IT'S BEEN A roller coaster year for Judd Apatow, who as producer seems to have had a hand in practically every 2008 comedy not starring Mike Myers or Eddie Murphy. The lamentable Drillbit Taylor was quickly followed by the bright Forgetting Sarah Marshall, and now the mediocre Step Brothers (see review below) has moved aside for the rollicking Pineapple Express (**1/2 out of four). Most filmmakers might worry about having such a spotty resume, but Apatow is so prolific that he can afford more misses than most; in fact, chances are he'll have another four films greenlit before you even finish reading this review.
Pineapple Express doesn't benefit from the polished characterizations or heartfelt scenarios of Apatow's big hits The 40-Year-Old Virgin and Knocked Up, but as far as crude, rambling, shaggy-dog comedies go, this one's better than most of the modern-day crop. In a sense, this harkens back to the "buddy flicks" so rampant in the 1980s, odd-couple outings like 48 HRS. and Midnight Run (no wonder iconic '80s band Huey Lewis and the News was tapped to belt out the closing-credits title song). Here, the pair are process server Dale Denton (Seth Rogen) and drug dealer Saul Silver (James Franco); they're forced to take it on the lam after Dale witnesses a drug lord (Gary Cole) and a crooked cop (Rosie Perez) commit cold-blooded murder and the killers are able to trace the rare pot ("Pineapple Express") that Dale leaves at the crime scene back to the eternally fried Saul.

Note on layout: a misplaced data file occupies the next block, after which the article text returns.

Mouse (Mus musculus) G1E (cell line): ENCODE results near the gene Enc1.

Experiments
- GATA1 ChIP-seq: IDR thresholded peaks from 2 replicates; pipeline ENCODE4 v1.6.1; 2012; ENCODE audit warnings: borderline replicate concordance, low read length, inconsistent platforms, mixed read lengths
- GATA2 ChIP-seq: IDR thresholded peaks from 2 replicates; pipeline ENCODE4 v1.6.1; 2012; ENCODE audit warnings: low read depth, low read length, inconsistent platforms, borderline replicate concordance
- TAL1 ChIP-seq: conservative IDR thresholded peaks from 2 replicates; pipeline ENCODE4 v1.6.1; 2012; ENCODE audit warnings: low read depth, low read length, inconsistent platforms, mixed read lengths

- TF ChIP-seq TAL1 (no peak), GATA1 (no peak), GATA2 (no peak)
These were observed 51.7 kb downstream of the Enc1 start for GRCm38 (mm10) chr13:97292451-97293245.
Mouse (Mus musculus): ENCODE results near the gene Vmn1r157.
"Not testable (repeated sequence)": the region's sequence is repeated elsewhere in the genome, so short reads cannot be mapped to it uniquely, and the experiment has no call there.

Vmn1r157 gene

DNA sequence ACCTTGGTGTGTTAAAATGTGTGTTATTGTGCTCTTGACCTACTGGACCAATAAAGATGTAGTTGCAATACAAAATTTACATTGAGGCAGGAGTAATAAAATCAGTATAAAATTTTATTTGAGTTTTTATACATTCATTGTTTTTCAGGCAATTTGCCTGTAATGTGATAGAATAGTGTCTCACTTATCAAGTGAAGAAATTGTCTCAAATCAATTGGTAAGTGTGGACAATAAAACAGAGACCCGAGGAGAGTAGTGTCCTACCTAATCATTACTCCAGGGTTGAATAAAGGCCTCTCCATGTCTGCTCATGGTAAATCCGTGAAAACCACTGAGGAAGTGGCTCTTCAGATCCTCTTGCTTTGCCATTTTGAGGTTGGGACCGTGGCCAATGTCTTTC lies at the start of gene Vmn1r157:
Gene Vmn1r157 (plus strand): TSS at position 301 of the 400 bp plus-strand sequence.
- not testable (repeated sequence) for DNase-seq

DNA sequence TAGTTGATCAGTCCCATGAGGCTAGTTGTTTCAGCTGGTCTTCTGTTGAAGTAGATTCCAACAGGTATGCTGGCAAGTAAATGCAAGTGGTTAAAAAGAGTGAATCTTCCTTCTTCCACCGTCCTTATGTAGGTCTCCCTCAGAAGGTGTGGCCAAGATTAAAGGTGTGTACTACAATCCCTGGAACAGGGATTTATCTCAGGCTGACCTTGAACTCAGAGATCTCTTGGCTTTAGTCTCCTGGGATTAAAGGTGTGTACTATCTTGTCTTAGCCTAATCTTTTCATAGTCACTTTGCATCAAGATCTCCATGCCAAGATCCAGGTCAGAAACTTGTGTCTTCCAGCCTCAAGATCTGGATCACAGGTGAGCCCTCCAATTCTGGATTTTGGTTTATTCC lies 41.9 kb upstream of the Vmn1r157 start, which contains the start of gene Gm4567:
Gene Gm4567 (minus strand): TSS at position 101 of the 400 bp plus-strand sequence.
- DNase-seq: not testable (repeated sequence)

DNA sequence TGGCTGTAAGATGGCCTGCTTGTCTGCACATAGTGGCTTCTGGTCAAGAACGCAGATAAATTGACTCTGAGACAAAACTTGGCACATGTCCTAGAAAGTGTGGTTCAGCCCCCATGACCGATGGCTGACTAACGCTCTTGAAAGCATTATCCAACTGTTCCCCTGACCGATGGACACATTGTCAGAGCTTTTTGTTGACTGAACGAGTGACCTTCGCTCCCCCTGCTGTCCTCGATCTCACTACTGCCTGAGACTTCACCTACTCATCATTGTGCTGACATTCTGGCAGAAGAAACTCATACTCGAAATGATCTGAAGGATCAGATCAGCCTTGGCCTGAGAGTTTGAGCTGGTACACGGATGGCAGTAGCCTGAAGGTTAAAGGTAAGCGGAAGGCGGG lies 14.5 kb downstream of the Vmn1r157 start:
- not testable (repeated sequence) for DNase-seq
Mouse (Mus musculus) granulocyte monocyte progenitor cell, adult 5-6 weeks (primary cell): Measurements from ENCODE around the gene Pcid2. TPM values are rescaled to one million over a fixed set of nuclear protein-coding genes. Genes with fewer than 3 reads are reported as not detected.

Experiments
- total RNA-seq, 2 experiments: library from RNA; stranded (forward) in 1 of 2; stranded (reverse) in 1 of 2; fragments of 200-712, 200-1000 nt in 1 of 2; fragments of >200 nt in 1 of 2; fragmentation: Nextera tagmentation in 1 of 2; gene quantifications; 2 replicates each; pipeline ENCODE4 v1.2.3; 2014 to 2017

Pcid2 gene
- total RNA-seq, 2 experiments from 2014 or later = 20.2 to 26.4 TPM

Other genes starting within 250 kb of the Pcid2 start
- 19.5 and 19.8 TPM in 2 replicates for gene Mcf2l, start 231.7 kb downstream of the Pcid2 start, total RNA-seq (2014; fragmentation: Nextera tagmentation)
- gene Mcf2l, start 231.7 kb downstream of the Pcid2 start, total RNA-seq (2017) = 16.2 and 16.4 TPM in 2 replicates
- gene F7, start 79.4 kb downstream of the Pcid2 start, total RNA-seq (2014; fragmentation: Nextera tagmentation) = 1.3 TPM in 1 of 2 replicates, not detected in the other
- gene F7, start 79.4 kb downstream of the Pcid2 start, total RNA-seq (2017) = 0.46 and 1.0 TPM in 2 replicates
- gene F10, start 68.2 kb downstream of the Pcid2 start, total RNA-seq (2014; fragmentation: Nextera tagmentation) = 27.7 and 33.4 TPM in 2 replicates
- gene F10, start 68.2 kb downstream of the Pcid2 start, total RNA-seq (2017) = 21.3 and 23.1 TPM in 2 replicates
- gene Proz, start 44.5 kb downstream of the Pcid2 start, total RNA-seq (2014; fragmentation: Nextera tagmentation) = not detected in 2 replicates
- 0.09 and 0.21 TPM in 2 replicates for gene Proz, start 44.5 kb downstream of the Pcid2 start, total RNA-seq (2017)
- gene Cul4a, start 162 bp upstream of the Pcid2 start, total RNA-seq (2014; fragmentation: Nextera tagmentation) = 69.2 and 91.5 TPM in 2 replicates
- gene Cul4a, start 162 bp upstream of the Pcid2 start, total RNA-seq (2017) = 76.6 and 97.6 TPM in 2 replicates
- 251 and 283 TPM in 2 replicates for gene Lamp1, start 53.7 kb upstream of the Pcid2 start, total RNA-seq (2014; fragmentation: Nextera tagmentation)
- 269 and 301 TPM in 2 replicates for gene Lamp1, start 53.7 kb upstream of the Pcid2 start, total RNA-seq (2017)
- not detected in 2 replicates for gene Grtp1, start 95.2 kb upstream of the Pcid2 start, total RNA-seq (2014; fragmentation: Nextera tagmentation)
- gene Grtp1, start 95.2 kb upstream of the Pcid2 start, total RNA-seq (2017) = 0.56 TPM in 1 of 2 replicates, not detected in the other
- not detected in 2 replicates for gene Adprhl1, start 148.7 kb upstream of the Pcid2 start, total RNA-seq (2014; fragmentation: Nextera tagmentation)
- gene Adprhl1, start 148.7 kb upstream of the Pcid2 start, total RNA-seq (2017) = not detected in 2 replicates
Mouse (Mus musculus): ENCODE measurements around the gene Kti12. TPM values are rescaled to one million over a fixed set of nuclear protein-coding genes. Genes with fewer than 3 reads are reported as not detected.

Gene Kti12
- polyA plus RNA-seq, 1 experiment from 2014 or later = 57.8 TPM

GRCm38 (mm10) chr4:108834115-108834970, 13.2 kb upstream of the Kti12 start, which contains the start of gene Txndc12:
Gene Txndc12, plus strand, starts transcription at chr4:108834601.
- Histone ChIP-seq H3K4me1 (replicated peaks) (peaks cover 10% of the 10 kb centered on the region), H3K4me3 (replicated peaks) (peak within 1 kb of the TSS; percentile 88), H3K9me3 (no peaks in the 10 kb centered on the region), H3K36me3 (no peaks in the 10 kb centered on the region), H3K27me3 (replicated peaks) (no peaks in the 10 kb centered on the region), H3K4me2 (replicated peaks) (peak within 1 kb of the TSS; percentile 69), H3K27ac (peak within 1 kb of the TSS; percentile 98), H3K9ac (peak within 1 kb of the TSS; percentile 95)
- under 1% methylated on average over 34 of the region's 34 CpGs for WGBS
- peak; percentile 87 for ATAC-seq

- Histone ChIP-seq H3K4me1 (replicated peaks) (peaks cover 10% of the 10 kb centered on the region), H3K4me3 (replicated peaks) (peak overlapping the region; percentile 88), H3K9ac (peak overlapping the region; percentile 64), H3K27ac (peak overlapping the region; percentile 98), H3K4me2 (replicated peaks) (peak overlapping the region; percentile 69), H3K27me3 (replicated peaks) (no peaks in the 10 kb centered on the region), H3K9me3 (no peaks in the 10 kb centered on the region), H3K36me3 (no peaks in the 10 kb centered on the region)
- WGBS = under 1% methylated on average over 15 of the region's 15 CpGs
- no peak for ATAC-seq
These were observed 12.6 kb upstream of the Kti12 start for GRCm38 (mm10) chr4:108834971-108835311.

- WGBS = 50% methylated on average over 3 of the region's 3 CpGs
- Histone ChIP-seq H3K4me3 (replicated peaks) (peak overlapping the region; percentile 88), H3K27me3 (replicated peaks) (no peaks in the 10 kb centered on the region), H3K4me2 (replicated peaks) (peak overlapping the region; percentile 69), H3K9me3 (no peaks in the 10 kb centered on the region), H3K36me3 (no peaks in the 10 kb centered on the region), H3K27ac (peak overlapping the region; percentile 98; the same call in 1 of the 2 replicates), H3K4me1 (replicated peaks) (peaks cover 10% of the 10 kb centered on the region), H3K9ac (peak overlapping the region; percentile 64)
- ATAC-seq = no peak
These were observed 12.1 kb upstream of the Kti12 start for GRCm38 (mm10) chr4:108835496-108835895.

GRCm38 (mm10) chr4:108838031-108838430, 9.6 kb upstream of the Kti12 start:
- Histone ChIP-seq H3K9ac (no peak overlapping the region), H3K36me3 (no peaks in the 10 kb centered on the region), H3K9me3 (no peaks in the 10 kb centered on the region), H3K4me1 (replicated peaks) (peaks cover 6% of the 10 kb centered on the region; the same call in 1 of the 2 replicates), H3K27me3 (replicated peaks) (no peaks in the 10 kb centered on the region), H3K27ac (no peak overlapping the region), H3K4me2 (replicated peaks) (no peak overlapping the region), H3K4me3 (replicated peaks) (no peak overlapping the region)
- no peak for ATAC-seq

Pineapple Express boasts a pair of major surprises. The first is that instead of turning to a regular member of his troupe to direct the picture, Apatow chose David Gordon Green, the N.C. School of the Arts grad known for micro-budgeted indie films (All the Real Girls, George Washington). The second is that Franco, generally the blandest of pretty boys, succeeds in his change-of-pace role as a long-haired stoner who has trouble understanding the words that anyone speaks to him (when Dale tells him he's a process server, Saul replies, "You're a servant? Like a butler? You shine shoes?").